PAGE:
By Alla Zaykova
As I scroll through the posts in the parents’ groups I’m signed up to on social media, I see many different stories. Stories of the daily struggles of parenthood. Stories of love and joy. Stories of courage and perseverance. And sometimes stories of loss. Stories that come with photos from child cancer wards, or prints of tiny feet that bereaved parents will never be able to kiss…
And I pray these parents find the strength to go on. And I pray so that I may never know this kind of pain. And I pray for my little one to grow up healthy and happy.
And as I hold my baby in the small hours of the morning, I realise it doesn’t matter…It doesn’t matter how much time I spent rocking her. It doesn’t matter if the house is a mess and I haven’t showered for days. It doesn’t matter that there are only a few hours left until my alarm goes off and it’s time for work. It doesn’t matter that I’m not a perfect mum.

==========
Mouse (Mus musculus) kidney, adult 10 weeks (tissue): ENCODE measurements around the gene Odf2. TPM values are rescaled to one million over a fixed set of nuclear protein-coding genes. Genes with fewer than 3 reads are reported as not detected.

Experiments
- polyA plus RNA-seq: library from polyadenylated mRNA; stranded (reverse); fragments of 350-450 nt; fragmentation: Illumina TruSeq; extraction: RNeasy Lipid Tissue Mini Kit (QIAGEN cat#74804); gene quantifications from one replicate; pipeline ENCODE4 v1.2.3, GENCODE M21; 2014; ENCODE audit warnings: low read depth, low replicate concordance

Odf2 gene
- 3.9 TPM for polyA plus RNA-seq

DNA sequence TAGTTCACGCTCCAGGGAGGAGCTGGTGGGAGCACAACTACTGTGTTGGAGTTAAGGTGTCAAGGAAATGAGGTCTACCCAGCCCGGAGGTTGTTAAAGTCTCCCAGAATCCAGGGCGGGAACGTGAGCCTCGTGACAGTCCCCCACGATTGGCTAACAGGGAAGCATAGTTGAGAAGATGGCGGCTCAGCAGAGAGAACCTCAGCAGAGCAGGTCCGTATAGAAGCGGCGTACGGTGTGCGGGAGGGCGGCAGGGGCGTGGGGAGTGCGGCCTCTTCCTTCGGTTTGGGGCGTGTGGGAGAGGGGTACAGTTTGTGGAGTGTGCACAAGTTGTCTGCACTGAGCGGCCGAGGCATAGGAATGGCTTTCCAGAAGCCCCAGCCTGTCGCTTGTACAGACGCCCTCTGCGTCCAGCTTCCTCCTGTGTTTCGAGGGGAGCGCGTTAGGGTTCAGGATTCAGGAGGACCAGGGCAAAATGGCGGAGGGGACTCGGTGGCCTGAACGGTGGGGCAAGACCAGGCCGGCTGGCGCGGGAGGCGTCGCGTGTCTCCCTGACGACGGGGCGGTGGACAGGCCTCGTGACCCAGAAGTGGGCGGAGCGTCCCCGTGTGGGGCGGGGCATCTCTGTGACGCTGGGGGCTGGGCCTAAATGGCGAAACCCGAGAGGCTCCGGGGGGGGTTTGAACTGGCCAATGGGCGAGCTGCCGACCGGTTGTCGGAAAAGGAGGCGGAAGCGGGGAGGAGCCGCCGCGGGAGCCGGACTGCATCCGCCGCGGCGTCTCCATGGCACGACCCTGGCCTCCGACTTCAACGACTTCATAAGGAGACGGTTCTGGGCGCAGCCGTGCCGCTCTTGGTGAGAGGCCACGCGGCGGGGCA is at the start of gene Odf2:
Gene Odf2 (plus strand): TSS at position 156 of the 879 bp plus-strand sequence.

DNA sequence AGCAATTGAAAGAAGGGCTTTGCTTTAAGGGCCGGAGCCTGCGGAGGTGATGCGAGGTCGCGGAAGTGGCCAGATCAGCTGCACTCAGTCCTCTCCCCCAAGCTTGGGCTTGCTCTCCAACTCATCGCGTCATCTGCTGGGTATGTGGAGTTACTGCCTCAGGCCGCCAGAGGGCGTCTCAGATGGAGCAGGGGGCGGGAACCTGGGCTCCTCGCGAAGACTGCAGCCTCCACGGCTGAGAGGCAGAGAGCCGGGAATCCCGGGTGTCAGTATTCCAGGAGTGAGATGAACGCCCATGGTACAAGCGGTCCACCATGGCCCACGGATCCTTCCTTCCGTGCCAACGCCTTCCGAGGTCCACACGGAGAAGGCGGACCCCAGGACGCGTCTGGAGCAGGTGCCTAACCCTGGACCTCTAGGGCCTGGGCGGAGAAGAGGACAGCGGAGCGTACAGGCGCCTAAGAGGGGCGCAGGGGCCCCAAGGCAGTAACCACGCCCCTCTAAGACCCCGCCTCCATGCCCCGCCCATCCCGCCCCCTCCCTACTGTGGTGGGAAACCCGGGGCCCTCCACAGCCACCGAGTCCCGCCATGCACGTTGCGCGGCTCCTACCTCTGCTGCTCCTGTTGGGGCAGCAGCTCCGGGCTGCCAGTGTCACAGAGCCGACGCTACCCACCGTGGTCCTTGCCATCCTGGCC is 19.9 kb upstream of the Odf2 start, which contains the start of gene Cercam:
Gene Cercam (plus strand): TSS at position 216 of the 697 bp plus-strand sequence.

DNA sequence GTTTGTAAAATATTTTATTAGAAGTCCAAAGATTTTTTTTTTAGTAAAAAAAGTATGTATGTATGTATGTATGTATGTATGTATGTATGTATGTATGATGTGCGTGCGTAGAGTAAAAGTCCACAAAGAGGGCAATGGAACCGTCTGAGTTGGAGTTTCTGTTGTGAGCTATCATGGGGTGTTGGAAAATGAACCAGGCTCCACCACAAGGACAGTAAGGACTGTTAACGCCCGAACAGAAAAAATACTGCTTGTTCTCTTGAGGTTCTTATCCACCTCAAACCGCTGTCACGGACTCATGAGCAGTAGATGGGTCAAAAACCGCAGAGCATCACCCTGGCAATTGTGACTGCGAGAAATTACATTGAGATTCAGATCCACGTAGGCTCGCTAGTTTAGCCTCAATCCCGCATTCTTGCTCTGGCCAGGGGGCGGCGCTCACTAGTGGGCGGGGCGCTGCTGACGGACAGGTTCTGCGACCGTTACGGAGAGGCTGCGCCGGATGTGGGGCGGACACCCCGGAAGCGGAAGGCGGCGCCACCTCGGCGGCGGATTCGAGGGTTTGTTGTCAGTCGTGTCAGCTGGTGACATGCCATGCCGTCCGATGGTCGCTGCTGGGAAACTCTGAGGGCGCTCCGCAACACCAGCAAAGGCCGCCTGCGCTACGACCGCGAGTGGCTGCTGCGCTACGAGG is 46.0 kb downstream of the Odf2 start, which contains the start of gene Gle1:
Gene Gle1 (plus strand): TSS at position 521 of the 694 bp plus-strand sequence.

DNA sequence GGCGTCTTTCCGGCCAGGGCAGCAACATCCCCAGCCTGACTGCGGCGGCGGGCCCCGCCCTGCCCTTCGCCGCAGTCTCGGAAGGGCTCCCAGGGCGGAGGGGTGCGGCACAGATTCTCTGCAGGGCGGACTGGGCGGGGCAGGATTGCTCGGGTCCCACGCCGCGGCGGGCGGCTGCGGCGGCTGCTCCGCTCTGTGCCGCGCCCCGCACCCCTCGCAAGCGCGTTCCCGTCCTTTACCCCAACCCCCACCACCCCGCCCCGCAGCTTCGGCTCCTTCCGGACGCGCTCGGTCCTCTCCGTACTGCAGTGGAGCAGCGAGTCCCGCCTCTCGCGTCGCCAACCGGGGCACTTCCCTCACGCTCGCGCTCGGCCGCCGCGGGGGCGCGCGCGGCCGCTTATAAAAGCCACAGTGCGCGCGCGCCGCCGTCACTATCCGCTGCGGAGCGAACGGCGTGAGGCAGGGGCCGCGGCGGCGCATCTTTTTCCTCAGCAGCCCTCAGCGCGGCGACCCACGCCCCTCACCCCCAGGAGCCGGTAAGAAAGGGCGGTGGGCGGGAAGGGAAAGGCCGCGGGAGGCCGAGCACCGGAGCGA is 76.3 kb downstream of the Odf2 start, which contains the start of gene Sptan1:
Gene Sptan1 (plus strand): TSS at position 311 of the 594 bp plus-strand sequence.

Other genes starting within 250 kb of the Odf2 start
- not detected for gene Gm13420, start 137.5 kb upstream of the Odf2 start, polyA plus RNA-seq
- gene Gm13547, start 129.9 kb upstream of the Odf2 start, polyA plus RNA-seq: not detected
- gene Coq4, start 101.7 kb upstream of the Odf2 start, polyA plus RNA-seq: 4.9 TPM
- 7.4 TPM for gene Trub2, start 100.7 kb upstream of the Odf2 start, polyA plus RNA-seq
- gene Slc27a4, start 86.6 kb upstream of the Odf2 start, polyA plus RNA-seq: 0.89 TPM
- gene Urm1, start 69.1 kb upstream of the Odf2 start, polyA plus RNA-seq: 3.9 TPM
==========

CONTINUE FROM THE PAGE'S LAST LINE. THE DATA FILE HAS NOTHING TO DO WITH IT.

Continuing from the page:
All that matters is that I’m able to hold my baby for as long as she needs me to and revel in her presence, no matter how tired. Because I know these parents would do anything to hold their babies, and no amount of time would be enough.
I can only imagine what a loss of a child feels like, and there is probably no greater pain. But reading these stories makes me so intensely aware of the fragility of life and therefore its capricious beauty. And it forces me to appreciate the importance of being present in the “now,” because who knows where we’ll end up tomorrow.
But reading these stories makes me so intensely aware of the fragility of life and therefore its capricious beauty.
Over the last few years, my mum has been quite unwell. And I admit, I am absolutely terrified of losing her.
She is the most amazing mum. She has always been my shining beacon through times of darkness. My inspiration and muse. My counsellor and friend.
And sometimes I can’t help but wonder, why did it have to be my beautiful, loving mother who got sick? And I feel like a selfish little girl who just wants her mommy to be OK, so she can continue to be my muse, counsellor and friend.
Yet, as I battle my fears, feeling sorry for myself (yes, like a selfish little girl), I realise one thing: nobody can take away the love she gave (and continues to give) me over the years. One of the many things I have to be grateful for is that I’ve never had a shortage of motherly love.
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